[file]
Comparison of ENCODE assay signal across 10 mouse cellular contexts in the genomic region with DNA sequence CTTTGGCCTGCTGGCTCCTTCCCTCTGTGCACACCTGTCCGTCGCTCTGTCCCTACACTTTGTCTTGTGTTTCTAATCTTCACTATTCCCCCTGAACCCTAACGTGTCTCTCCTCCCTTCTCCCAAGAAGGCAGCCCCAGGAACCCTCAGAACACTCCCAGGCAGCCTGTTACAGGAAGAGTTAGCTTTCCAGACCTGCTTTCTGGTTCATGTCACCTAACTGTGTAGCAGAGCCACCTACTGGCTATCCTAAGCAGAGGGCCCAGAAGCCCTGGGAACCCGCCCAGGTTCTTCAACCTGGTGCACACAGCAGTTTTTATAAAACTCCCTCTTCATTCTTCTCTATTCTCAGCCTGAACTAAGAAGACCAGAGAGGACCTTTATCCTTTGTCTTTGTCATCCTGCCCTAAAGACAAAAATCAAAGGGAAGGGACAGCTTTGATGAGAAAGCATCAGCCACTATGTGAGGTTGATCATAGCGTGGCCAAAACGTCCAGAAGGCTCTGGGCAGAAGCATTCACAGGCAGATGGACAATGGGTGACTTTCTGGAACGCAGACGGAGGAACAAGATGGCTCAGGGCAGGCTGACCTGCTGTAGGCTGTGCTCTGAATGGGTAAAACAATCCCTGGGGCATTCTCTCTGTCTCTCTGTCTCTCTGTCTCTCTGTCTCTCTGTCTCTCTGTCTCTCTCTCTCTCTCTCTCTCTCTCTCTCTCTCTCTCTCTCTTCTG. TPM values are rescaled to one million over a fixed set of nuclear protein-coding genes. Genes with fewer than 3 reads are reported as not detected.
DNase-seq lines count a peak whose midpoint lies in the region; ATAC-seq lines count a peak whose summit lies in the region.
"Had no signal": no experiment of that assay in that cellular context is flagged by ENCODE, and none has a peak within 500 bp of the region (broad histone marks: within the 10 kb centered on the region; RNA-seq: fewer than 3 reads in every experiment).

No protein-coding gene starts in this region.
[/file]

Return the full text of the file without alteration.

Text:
Comparison of ENCODE assay signal across 10 mouse cellular contexts in the genomic region with DNA sequence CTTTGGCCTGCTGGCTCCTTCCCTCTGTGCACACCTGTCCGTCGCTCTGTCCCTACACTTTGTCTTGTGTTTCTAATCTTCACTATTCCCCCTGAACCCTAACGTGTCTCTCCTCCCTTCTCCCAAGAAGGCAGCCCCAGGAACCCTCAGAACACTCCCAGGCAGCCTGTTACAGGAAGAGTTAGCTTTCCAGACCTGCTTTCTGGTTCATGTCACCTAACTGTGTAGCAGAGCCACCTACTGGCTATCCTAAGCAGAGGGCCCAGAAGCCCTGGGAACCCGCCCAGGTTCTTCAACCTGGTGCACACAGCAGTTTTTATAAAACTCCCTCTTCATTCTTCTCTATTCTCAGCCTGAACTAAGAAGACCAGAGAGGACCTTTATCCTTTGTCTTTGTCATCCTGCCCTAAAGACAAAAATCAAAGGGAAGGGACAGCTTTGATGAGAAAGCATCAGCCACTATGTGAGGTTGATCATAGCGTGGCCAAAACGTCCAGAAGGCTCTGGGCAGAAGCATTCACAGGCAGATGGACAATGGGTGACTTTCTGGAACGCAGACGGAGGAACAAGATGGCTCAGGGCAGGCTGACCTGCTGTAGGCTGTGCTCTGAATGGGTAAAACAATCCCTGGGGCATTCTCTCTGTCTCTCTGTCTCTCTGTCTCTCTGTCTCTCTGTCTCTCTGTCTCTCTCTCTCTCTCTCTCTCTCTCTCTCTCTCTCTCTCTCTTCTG. TPM values are rescaled to one million over a fixed set of nuclear protein-coding genes. Genes with fewer than 3 reads are reported as not detected.
DNase-seq lines count a peak whose midpoint lies in the region; ATAC-seq lines count a peak whose summit lies in the region.
"Had no signal": no experiment of that assay in that cellular context is flagged by ENCODE, and none has a peak within 500 bp of the region (broad histone marks: within the 10 kb centered on the region; RNA-seq: fewer than 3 reads in every experiment).

No protein-coding gene starts in this region.